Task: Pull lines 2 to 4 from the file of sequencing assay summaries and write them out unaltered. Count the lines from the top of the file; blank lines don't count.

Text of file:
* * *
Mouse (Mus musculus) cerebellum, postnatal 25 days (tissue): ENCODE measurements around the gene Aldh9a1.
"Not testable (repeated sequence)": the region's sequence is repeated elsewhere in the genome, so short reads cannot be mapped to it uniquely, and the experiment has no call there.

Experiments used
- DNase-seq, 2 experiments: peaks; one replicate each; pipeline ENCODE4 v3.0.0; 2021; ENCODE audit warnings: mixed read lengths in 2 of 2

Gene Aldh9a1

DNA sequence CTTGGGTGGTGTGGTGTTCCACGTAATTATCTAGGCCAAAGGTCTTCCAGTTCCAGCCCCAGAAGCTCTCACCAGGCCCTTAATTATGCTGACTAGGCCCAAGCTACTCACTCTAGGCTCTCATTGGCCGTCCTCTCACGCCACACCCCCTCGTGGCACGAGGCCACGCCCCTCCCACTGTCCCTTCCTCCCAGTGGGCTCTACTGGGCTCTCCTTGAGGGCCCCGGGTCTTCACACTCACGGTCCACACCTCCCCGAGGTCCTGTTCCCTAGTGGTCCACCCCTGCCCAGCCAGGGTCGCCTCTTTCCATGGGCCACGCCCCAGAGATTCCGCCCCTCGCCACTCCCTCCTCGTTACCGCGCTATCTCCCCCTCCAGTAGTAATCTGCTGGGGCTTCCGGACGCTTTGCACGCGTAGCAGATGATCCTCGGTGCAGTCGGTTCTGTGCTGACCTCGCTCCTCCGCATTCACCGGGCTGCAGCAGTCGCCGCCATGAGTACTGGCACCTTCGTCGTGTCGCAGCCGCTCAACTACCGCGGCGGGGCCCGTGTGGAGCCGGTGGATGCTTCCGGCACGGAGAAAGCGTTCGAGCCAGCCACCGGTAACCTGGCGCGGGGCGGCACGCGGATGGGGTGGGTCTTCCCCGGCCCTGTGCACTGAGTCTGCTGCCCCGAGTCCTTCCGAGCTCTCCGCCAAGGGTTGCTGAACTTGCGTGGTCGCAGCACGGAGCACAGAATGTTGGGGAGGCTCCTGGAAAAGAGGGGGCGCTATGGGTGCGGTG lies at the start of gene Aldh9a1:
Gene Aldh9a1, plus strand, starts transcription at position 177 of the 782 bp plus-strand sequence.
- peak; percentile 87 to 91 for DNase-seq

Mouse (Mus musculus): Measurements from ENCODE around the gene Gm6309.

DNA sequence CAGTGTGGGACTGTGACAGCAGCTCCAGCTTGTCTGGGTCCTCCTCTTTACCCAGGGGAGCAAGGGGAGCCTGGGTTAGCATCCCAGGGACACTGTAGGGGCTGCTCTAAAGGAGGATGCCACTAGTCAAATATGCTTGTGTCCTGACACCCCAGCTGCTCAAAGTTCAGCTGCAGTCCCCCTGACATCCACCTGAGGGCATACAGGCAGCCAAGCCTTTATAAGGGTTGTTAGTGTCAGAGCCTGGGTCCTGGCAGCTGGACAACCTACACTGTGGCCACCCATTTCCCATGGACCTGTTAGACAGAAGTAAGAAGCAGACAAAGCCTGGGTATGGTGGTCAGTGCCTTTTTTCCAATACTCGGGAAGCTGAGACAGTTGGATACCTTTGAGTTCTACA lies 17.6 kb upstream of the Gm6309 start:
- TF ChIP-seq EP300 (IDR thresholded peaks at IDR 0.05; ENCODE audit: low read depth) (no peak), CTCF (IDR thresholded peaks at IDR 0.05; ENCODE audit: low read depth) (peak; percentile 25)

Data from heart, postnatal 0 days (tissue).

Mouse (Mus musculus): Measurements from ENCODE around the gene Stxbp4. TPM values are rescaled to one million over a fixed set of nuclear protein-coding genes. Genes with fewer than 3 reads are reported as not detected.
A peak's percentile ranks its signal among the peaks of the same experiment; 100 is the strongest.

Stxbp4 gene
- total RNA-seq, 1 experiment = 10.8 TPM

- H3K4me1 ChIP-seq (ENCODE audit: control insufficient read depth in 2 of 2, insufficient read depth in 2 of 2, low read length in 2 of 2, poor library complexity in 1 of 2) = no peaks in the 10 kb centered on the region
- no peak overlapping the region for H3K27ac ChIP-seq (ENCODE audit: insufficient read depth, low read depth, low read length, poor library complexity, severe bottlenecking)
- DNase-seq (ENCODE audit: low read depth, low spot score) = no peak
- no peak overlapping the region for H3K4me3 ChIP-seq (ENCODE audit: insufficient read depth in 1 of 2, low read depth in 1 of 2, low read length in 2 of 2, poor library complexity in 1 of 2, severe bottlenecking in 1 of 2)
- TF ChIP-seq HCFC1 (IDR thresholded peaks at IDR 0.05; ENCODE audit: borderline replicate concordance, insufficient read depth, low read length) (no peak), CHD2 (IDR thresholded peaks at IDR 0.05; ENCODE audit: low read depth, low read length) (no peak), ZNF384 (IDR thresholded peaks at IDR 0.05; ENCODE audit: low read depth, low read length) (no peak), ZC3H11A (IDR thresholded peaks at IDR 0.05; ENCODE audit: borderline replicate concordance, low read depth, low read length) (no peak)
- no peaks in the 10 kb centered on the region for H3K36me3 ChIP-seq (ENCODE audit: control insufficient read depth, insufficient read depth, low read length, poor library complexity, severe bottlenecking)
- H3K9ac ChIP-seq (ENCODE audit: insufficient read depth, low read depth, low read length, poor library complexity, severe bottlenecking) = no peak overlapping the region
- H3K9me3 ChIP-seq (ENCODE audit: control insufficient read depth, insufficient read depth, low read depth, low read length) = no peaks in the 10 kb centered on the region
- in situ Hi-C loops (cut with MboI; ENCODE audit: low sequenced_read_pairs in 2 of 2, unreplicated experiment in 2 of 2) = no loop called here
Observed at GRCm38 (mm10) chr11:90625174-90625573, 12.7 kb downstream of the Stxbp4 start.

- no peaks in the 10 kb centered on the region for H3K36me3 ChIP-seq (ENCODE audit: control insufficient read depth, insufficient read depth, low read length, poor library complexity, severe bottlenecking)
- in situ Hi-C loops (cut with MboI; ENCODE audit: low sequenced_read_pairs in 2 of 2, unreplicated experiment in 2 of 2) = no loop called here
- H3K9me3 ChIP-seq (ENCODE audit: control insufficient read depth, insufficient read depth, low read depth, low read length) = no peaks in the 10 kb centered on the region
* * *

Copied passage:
"Not testable (repeated sequence)": the region's sequence is repeated elsewhere in the genome, so short reads cannot be mapped to it uniquely, and the experiment has no call there.

Experiments used
- DNase-seq, 2 experiments: peaks; one replicate each; pipeline ENCODE4 v3.0.0; 2021; ENCODE audit warnings: mixed read lengths in 2 of 2